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[EDITORIAL]

(Last Updated On: September 12, 2016)

Police Matters

We’re thankful that the Winston-Salem police officer shot by a fleeing suspect earlier this week appears to be headed for a full recovery.

Authorities claim that convicted felon Gary Lynn of Raleigh shot WSPD Officer Nicholas Powell as Lynn attempted to flee a traffic stop in the early morning hours Monday on Business 40 near Lowery Street.

Police said that Powell responded to a fellow officer’s call for back up about 1:50 a.m. The officer had pulled over a speeding Nissan and smelled marijuana. Following his protocol, he had the men step out of the car and planned to search it for drugs.

Three men were pulled from the car and sitting on the side of the roadway when Lynn dashed for the driver’s seat and got the car in gear as two officers attempted to stop him. Powell ended up in the car as it pulled off. Police say Lynn pulled a gun and shot Powell at point blank range in his chest before himself being injured by his own gunfire.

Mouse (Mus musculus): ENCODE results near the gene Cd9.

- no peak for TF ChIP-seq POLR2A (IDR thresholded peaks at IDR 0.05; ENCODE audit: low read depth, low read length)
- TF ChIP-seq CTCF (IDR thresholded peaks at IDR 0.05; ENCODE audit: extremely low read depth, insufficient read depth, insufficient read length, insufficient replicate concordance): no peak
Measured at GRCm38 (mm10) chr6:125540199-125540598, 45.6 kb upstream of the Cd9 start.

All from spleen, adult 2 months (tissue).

Police Chief Barry Rountree said that Powell’s protective vest saved his life.

It’s all fine and good to cry racism every time a police officer has to use force to subdue a criminal or to cry foul when officers, under duress most of us can never imagine, make a bad decision in the heat of the moment that results in a tragic death.

But the case of Lynn shooting Powell serves as a stark reminder of the violent possibilities police in this country face on a moment’s notice.

It could be argued that most of the well-known cases that the Black Lives Matter protestors hang their hat on involved circumstances wherein a person bucked police authority before meeting with a swift reaction.

We’re thankful that Powell is alive and hopefully well.

Next time you hear someone shout about systemic police racism, remind them that officers have no way of knowing if they are one second from being shot in the chest or not. !

YES! WEEKLY chooses to exercise its right to express editorial opinion in our publication. In fact we cherish it, considering opinion to be a vital component of any publication. The viewpoints expressed represent a consensus of the YES! Weekly editorial staff, achieved through much deliberation and consideration .

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